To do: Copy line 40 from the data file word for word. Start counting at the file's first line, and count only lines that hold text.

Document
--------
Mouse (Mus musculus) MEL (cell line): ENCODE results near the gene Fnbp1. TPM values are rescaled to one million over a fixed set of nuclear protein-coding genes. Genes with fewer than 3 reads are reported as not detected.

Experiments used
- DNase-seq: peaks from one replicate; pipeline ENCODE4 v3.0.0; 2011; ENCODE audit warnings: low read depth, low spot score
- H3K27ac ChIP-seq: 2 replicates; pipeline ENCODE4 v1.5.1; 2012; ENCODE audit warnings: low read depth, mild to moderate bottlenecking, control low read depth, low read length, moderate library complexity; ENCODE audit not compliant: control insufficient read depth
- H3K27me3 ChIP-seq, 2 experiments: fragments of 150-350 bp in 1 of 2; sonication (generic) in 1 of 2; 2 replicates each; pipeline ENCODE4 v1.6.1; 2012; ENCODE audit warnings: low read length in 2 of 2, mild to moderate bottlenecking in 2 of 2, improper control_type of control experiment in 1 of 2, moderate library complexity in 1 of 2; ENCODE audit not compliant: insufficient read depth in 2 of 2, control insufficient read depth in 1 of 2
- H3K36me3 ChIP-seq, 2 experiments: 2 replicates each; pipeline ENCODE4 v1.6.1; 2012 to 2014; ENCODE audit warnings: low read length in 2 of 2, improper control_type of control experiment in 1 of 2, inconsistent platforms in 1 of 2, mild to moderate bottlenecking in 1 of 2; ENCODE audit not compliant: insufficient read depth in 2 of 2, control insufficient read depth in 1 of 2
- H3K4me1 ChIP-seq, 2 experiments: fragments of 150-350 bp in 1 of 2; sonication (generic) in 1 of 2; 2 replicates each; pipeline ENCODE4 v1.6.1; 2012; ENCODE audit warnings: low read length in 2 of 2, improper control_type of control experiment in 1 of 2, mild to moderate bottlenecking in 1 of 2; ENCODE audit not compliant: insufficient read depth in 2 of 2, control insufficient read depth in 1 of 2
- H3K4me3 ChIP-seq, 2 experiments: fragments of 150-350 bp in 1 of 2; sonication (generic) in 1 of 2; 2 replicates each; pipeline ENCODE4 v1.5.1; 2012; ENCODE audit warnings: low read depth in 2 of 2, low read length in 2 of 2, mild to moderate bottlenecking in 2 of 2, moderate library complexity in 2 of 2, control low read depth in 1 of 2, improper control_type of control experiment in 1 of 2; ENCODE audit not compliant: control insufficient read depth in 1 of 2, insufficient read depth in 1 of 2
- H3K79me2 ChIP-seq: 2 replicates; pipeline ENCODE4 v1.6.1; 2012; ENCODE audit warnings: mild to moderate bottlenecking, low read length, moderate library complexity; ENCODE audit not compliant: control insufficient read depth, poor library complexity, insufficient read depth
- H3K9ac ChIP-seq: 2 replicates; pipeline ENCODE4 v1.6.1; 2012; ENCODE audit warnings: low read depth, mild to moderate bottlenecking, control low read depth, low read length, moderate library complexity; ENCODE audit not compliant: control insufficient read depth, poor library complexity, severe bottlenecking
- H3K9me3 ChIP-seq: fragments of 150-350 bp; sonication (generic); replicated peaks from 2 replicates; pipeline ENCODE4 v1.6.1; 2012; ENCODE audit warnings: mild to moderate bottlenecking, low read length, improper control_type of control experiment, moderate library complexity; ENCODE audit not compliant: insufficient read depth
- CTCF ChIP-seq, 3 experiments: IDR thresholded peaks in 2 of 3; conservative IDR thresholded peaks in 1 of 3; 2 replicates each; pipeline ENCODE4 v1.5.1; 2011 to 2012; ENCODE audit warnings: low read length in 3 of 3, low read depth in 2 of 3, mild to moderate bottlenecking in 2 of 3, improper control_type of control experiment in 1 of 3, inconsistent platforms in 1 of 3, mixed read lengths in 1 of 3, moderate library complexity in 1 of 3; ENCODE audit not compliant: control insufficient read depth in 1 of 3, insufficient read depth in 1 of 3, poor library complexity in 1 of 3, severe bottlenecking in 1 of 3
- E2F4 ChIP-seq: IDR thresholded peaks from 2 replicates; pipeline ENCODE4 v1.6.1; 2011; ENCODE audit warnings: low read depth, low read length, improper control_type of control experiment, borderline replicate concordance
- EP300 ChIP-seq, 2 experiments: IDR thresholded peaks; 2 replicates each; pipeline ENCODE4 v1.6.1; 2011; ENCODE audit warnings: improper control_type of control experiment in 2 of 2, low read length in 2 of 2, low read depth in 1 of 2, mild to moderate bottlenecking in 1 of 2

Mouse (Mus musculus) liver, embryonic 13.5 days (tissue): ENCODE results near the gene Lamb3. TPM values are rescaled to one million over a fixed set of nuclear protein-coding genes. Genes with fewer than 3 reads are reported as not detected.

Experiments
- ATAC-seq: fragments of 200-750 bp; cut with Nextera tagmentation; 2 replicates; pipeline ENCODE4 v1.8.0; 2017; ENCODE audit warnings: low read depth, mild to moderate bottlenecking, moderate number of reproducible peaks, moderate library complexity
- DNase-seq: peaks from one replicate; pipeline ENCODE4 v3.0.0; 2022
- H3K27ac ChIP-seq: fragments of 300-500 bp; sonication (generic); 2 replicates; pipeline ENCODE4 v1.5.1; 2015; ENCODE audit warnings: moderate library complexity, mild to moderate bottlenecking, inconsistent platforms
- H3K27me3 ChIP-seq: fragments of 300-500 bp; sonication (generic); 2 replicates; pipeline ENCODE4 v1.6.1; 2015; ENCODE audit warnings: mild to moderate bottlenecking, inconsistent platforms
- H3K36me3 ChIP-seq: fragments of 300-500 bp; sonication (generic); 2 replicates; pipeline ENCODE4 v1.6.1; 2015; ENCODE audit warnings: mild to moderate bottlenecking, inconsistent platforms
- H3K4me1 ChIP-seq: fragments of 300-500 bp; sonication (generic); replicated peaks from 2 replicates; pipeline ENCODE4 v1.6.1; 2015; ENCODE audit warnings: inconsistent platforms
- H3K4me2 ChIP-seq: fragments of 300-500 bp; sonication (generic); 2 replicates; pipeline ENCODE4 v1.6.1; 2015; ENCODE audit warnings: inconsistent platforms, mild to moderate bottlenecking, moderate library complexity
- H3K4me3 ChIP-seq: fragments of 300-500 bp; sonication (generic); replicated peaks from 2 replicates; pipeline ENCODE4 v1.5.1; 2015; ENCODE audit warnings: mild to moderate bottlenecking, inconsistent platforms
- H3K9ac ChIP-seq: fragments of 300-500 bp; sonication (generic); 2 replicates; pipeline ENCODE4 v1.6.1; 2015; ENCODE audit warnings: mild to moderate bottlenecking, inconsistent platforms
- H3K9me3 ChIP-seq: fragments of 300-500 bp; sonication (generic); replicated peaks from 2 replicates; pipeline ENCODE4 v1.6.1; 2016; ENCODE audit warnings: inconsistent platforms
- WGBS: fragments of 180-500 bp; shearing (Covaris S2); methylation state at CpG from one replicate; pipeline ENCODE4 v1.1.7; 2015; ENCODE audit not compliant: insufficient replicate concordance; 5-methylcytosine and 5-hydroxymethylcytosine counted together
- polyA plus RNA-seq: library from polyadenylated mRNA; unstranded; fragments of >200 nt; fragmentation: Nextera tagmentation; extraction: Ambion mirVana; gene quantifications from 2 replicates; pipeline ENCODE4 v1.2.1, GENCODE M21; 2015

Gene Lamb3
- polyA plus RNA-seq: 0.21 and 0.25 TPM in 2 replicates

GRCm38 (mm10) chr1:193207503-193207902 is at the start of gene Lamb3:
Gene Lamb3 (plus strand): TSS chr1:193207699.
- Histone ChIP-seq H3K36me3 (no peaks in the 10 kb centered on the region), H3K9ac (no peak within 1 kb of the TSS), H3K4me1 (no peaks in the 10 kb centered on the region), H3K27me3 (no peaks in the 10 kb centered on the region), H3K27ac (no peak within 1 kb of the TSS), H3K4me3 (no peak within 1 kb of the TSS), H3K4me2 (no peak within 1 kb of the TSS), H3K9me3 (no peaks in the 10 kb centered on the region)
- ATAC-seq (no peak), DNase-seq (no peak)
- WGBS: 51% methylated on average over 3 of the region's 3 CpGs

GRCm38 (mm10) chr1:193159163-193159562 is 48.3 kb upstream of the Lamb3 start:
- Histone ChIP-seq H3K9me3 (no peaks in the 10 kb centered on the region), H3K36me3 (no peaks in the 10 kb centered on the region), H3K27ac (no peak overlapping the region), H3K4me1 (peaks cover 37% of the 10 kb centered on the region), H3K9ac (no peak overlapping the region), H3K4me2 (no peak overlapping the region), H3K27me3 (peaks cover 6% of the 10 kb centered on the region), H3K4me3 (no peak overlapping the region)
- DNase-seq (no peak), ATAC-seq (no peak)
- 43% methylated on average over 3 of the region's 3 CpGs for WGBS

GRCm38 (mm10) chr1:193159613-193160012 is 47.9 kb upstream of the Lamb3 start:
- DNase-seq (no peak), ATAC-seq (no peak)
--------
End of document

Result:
GRCm38 (mm10) chr1:193159613-193160012 is 47.9 kb upstream of the Lamb3 start: